The National Association of Realtors said Thursday that sales of existing homes fell 3.3 per cent to a seasonally adjusted annual rate of 5.04 million. April marked the second straight month of the sales rate topping 5 million homes. Purchases have recovered from a disappointing 2014 because strong job growth and low mortgage rates have generated more would-be buyers.
But that positive sign for the economy has also exposed a problem: Not enough people are listing their properties for sale to meet the demand. Only 5.3 months' supply of homes is on the market, versus an average of six months in a healthy market. The number of listings actually tumbled 0.9 per cent in April compared to a year ago.
The tight supplies have caused properties to fly off the market and prices to rocket upward. The median home sold in just 39 days last month, versus 52 days in March and 62 days in February. Sales levels dropped in the Northeast, South and West, but they edged up 1.7 per cent in the Midwest.
The median home price climbed 8.9 per cent over the past 12 months to $219,400. That's more than four times faster than average hourly wage growth. The median home value is now just $2,500 shy of the 2006 peak.
"With steady job growth, low mortgage rates, and easier credit conditions, there is fundamental support for housing," said Jennifer Lee, a senior economist at BMO Capital Markets. "But with prices heading up again, and inventories still tight, potential buyers may be a little more choosy in the buying process."
Unless more homes come onto the market, there is a cap on how much sales can rise as more buyers face bidding wars and are priced out of the market.
Many buyers have benefited from the recent hiring streak. Yet apartment renters reported in a Freddie Mac survey released this week that they are struggling to save for a down payment. This means that steady price hikes could cause demand to evaporate as the sales season approaches its usual crest in July.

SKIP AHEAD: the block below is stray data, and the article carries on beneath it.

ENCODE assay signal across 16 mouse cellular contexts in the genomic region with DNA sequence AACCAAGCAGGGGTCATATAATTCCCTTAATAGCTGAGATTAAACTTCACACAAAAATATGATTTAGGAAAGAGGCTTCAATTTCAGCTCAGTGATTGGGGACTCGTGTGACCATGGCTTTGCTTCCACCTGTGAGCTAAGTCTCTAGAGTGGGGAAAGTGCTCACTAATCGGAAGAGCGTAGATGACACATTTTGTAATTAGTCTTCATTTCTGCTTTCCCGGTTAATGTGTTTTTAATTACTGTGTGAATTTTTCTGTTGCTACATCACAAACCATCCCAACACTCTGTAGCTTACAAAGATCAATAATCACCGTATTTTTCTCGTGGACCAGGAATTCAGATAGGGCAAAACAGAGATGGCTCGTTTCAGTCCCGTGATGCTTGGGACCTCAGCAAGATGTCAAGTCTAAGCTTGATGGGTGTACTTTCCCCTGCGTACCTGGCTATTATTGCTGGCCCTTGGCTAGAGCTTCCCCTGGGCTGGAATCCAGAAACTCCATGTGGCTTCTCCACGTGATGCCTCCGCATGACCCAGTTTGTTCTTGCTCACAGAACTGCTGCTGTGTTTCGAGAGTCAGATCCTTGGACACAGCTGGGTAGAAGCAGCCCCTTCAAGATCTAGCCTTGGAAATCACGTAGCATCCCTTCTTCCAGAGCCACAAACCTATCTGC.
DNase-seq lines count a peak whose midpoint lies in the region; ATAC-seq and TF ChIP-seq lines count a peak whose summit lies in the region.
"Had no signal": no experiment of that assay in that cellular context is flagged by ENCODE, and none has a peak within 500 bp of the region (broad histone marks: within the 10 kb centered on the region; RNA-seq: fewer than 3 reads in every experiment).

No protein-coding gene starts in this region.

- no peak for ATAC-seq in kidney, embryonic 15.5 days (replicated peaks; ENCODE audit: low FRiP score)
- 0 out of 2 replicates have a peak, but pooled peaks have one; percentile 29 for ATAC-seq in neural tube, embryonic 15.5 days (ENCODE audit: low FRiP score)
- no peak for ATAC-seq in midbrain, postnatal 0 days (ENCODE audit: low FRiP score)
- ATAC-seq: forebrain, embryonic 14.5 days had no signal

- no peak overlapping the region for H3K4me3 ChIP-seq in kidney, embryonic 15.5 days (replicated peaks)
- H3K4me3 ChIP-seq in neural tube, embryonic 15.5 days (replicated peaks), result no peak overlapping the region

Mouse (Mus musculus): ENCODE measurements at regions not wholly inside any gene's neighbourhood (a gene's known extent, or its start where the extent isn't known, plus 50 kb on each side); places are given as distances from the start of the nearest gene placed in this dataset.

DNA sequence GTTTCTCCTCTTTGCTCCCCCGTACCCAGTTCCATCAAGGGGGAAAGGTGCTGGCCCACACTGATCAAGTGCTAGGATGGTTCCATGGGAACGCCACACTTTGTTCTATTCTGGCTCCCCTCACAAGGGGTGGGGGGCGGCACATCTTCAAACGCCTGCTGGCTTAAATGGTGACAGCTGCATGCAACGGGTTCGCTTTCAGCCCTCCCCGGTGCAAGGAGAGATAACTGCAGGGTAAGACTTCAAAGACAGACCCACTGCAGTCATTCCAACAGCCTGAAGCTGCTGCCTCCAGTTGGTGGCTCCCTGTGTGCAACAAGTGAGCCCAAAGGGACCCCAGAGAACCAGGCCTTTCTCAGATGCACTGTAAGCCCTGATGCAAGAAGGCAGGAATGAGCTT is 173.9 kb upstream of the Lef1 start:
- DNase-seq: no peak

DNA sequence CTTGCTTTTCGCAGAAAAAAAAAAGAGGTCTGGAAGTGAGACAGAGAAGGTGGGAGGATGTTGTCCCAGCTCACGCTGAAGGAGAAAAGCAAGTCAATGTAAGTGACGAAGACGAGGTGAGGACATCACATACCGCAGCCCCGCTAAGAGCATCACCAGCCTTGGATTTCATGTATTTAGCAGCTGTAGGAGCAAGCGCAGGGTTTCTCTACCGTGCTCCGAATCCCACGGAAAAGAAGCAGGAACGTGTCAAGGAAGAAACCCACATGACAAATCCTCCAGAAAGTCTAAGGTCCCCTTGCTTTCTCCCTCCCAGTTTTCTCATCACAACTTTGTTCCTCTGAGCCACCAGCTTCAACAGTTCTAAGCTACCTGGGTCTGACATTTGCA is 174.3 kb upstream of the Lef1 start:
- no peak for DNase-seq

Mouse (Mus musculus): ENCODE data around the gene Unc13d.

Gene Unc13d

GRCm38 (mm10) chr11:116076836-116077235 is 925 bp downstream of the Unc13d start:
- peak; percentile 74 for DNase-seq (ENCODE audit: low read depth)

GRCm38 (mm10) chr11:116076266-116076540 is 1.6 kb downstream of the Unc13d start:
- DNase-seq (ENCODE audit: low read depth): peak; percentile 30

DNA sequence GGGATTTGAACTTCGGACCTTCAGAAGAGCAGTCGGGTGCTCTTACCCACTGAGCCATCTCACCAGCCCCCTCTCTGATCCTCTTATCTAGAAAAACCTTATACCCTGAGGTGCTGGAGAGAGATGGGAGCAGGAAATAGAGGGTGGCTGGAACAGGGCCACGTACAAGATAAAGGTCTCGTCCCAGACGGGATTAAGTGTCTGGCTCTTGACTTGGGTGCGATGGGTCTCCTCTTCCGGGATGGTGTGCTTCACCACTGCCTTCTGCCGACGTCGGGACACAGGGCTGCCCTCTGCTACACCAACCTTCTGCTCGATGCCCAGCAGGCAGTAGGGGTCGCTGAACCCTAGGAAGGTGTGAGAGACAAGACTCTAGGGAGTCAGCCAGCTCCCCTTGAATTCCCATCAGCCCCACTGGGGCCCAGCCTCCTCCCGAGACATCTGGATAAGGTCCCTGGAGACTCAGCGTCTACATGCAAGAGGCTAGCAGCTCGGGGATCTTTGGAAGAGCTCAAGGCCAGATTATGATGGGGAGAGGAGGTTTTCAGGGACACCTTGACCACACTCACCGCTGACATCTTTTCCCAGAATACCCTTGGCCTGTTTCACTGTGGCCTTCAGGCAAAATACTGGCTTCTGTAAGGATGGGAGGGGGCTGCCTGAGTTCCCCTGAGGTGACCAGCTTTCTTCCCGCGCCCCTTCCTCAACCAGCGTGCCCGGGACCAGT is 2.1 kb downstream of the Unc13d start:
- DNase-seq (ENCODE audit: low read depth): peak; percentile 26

The shortage shows the long reach of the 2008 financial crisis and the housing bust, which continues to haunt the sector even as the economic recovery approaches its seventh year. Millions of homeowners still owe more on their mortgages than their homes are worth — and they're unwilling to sell at a steep loss, depriving the market of inventory.
Nearly 17 per cent of mortgage holders were underwater at the end of 2014, according to the real estate firm Zillow.
The lack of supply should help prices rise to a level that fixes this problem. But too swift an increase also poses a destabilizing risk for the market. If home values accelerate too quickly, economists warn that more buyers will be priced out of the market and demand will fall.
One way to address the shortage would be to build more homes. The government reported this week that homebuilders upped the pace of construction in April to the fastest level since November 2007. But developers say that the process of planning new developments that could provide a greater inventory of homes can take at least a year.
Solid hiring and low mortgage rates have helped fuel the demand from buyers.
Over the past 12 months, employers have added 3.1 million workers, each of them with a new paycheque to be spent. The additional income has led to many economists to forecast an increase in home sales this year.
Mortgage rates remain below historical average, despite increases in recent weeks.
The average 30-year fixed rate was 3.84 per cent this week, according to the mortgage giant Freddie Mac. That average has dropped from 4.14 per cent last year.